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Now Available!!! The Better Bladder Book by Wendy Cohan RN

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  • icnmgrjill
    replied
    Oh geez.. I didn't even notice that. Listen guys, IC research is very clear. That once IC is diagnosed and treated, most patients do NOT appear to progress. It's that period before diagnosis and treatment when symptoms generally worsen for most patients and that is very true for me. My IC, today, is so much better than it was before I was diagnosed due, in great part, to diet management, some successful treatments and I really know what to do know to nip a flare in the bud.

    I think if you look at the guest lecture by Dr. Parsons and/or his video from the San Diego Conference, he says that clearly! http://www.ic-network.com/videos/

    Yes, sadly, a small percentage do progress but, in some cases, that's related to a delayed treatment often for years, other extenuating factors and/or related conditions, some patients who absolutely refuse to stop irritating their bladders or ulcers by modifying their diet, etc. etc. I'm super tired right now.. but I hope that makes sense and that I'm not offending anyone.

    Jill

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  • Goldfinch
    replied
    Needs Relief, don't blame yourself. IC is very unpredictable. For most of us it progresses.....until it doesn't. For those who really benefit from the IC diet and who have been staying on it faithfully, it is totally unknown whether they would have gotten worse or not; all they know is that it helps them feel better. So persevere in finding a treatment that gets you some relief and give yourself a break.

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  • needsrelief
    replied
    I wish I treated my IC earlier on, cause it probaly wouldnt have progressed. i was in denial for a while and thought that it would get better on its own or I would adjust cause it wasnt so bad at first.

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  • ICNDonna
    replied
    Dyno (Jolene) and I were diagnosed at about the same time --- and, if anthing, I'm better than I was at diagnosis. My IC did it's progressing during the months before my diagnosis, but has not worsened since then.

    Donna

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  • needsrelief
    replied
    marar76

    IC was progressive in my case. Im way worst than I use to be. so its possible.

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  • dyno
    replied
    It does sound good.

    As far as the progressiveness of IC. For me, I have been diagnosed for 36 years. I was in high school when diagnosed. Most of the time I am better than when I was diagnosed because there are so many more treatments and I have found what works for me.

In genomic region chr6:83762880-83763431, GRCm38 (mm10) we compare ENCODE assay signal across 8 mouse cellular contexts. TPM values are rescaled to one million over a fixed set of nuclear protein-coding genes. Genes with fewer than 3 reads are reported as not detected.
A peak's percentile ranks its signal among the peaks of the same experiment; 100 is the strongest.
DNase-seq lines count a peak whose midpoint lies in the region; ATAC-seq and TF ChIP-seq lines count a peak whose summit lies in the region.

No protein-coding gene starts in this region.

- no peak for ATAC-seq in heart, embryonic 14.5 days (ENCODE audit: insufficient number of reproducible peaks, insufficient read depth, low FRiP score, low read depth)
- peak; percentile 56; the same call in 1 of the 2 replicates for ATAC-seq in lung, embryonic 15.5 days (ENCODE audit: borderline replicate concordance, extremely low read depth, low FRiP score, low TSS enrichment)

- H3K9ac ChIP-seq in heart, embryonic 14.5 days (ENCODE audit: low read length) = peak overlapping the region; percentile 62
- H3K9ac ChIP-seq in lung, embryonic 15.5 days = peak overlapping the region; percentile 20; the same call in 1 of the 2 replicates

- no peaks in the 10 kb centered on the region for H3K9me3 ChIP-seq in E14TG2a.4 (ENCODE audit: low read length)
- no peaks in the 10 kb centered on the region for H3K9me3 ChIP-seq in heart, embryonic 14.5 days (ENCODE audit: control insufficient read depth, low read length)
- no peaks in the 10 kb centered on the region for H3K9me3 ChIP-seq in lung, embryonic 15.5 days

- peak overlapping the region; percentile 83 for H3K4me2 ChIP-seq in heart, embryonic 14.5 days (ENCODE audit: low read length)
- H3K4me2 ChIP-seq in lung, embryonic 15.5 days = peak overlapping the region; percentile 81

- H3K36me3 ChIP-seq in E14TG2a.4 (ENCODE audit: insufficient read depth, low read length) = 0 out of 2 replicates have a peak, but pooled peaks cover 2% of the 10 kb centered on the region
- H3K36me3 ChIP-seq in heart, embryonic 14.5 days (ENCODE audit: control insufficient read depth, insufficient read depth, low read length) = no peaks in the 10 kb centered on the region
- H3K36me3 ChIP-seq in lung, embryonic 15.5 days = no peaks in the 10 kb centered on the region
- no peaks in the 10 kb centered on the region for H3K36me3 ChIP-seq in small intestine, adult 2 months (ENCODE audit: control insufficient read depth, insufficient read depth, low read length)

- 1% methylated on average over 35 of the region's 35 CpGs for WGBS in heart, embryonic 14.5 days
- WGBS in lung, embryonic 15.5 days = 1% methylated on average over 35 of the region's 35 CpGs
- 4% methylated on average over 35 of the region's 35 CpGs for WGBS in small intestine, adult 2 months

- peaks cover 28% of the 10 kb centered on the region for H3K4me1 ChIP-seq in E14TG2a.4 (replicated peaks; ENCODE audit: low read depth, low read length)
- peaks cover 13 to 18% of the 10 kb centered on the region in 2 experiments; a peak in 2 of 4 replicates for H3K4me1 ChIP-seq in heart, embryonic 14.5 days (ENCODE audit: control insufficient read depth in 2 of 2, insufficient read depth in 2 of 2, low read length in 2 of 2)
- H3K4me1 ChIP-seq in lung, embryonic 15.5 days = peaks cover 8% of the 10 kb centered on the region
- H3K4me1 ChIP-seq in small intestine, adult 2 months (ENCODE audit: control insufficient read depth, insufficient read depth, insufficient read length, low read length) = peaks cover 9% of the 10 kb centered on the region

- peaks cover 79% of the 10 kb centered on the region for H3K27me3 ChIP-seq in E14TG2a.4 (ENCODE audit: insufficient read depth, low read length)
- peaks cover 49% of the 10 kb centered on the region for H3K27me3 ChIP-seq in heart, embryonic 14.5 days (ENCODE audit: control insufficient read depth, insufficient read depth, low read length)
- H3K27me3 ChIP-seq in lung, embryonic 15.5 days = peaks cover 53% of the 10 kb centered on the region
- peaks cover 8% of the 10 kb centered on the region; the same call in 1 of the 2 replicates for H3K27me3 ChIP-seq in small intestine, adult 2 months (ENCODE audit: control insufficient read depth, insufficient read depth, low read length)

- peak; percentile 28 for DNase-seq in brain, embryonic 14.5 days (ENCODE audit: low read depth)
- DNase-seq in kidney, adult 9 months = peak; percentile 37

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  • vanilla
    replied
    Wow, now I'm scared too.

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  • marar76
    replied
    That's great BUT, what's up with the "often progressive" part? I keep being told on this board that it's a very small percentage of people? Yikes!

    Rachael

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  • ICNDonna
    replied
    Sounds like a very informative book --- and not expensive either.

    Donna

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  • Now Available!!! The Better Bladder Book by Wendy Cohan RN



    New Release (02/11) Author Wendy Cohan, a registered nurse, has written a comprehensive resource guide for patients struggling with IC/BPS who are interested in more holistic alternative strategies for treatment. She is the first author to explore, in depth, the role of food sensitivities and gluten intolerance (celiac disease) and how these can contribute to bladder symptoms. Beautifully written, easily readable with a keen insight into IC brought by the authors own successful battle with IC. She includes numerous patient stories and experiences as well.

    When Wendy Cohan, a registered nurse, was diagnosed with the painful, chronic disease interstitial cystitis (IC), she experienced firsthand the frustration millions of patients with IC feel when attempting to find effective, lasting relief. Her extensive research and commitment to recovery led to her becoming pain- and symptom-free. She is now dedicated to sharing this kind of life-changing relief with others.

    Cohan begins by providing a clear understanding of how a diagnosis is made. She then explores the possible causes of symptoms, providing options for positive changes you can implement. She explains frequently prescribed medications and procedures and then picks up where common medical approaches leave off to discuss:

    - food sensitivities, including the dramatic relief many experience from eliminating the dietary protein gluten, found in specific grains
    - hormonal imbalances that affect women with bladder issues and pelvic pain
    - medicinal herbs, teas and sleep aids that work safely and effectively to promote healing
    - stress reduction techniques that can alleviate symptoms, including pain, urinary hesitancy and bladder and pelvic floor spasms

    Cohan’s techniques target not just freedom from pain and inconvenience, but also life-long, whole-body healing and well being.

    Read more about it at:

    http://www.icnsales.com/product.php?...6&cat=0&page=1
    Last edited by icnmgrjill; 02-17-2011, 08:59 PM. Reason: removed "often progressive" from description
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